• http://theshepherdspresence.wordpress.com Karyl

    With just a 7th grade education, my dad followed politics carefully. He would say once in a while, “Well, looks as if we need jobs, guess we’ll end up in war somewhere so we can put people to work making war stuff.” Rebecca, I think my dad wasn’t far from the bull’s eye. There are loop holes all over the place including military spending. Now, use your voice to help stop the use of money where it should not be going. That would be a first step. The military, however, seems to be a “sacred cow.”

    • arkenaten

      I think the term is Cash Cow, Karyl.

  • snowygreen

    Amazing post, thank you for raising this important issue!

    • Rebecca Hamilton

      Thank you!

  • vickie

    A long time ago, i had a conversation with post-grad colleague from another country about biomedical research. She was questioning it because to paraphrase, “There are too many people, we don’t need more medical care. Sometimes I think we need a bomb…’ I brought up to her -where would we be if all the geniuses working on military marvels, worked invent constructive marvels. There is an interview with David Stockman on your tube, where he says his biggest error was putting forward an economic policy where people can have huge defense spending and entitlements without having to pay for it.

  • Ted Seeber

    The first presidential campaign I can remember was between Ford and Carter. I wanted to vote for Ford because that was the name on my toy tractor. My younger brother, not to be outdone, wanted to vote for John Deere.

    • Rebecca Hamilton

      I suppose I could vote for both of them then, since they’re both “hams!” :-)

  • Ted Seeber

    Comment # 2, more on topic. I believe that America could be adequately defended entirely with drones limited to four fronts: The Canadian Front, the Mexican Front, the Atlantic Front, and the Pacific Front. I see NO REASON WHATSOEVER for those drones to ever range more than 12 miles outside of our land borders, and well within our airspace.

    I also believe that such an armed force could be so automated with modern secure communications to be run adequately with a force of less than 50 men from Mt. Cheyenne in Wyoming.

    It is possible to use drones morally- but we’d have to return to St. Augustine of Hippo’s Just War rules. I suspect I could do it on contract for less than $200,000,000.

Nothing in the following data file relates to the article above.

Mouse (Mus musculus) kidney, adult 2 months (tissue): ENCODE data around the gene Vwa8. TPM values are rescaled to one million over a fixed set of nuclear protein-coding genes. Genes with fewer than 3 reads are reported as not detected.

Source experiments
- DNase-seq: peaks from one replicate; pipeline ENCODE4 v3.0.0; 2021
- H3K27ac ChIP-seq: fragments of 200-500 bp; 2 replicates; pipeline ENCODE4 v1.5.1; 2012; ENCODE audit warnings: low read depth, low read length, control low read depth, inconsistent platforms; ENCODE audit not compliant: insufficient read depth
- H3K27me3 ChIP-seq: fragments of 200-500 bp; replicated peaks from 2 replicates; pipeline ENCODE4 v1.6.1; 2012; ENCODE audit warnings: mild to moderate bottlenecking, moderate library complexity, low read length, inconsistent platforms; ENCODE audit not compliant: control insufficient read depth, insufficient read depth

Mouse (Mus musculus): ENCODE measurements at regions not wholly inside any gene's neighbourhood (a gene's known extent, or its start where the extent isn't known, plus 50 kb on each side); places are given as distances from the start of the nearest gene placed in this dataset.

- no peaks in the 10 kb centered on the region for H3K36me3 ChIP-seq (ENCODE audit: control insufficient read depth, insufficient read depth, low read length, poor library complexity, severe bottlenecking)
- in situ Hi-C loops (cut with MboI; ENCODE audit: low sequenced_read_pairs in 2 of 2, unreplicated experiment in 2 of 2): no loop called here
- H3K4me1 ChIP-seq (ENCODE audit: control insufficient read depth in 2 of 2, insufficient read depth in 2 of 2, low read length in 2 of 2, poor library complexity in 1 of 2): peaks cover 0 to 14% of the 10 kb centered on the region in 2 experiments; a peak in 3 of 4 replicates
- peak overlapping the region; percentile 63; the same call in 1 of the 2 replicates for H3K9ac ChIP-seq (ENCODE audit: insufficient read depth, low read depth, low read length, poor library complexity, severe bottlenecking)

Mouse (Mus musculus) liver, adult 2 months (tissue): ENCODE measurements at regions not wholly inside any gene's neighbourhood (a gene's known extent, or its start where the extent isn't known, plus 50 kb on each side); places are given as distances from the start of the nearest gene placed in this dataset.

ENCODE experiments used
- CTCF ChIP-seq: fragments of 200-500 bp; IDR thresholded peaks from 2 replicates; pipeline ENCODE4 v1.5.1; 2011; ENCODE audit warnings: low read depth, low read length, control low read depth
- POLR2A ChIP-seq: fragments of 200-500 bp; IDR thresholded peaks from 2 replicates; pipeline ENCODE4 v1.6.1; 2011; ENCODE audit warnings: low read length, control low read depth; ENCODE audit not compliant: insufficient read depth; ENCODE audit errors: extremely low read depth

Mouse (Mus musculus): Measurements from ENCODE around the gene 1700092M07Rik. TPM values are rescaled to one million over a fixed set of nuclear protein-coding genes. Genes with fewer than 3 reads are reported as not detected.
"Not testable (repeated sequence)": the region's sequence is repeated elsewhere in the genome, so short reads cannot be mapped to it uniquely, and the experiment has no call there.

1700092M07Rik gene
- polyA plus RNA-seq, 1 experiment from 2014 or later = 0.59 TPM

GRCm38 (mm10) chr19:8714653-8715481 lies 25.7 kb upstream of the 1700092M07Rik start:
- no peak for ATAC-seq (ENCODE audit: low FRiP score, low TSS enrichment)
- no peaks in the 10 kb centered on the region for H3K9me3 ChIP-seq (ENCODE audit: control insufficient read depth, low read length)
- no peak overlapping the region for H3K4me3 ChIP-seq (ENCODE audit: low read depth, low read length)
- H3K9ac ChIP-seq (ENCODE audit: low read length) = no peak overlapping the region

Oh, we’d also have to cut diplomatic ties with the Middle East to do so. And any other region dominated by a religion struggling with the Age of Reformation period of their history.

    • Rebecca Hamilton

      LOL !!! I know you didn’t mean this to be funny, but it really hit my giggle bone.
      “Oh, we’d also have to cut diplomatic ties with the Middle East to do so. And any other region dominated by a religion struggling with the Age of Reformation period of their history.”

      • Ted Seeber

        Well, partially funny- and partially based on my personal theory of religious evolution.

        It’s 1392 by the year of the Prophet, do you remember what Christianity was like in 1392? And what happened immediately afterwards and over the next 400 years or so?

        This is only the beginning, and things are going to get VERY scary in Islam for a while.

        Not exactly something that civilized nations should have to deal with.

        • Fabio Paolo Barbieri

          I do – much more than you do. It was pretty much as it is now. And so was Islam. Your theory is disproved by facts. When in 1291 the Nestorian Bishop Rabban Bar Sawma was sent to the courts of the Pope, France, and England, to explore the possibility of an alliance against the common Muslim enemy, by a Mongol king, the good bishop was astonished to find that countries that had recently experienced war still had regularly tilled fields and inhabited villages and cities; to him, who had experienced Muslim warfare, it was barely credible that a war should not mean the extermination of all the population and the desertification of the fields. He was also very surprised at the idea of electing heads of state, as a city called Genoa did. Western warfare has always been different from Muslim, because, from the beginning, the Church imposed a definite discipline on it – whereas, to the contrary, Muslim theory sees no limit to warfare until the enemy not only has surrendered, but until its surrender has been accepted by the Faithful. So it was then and so it is now.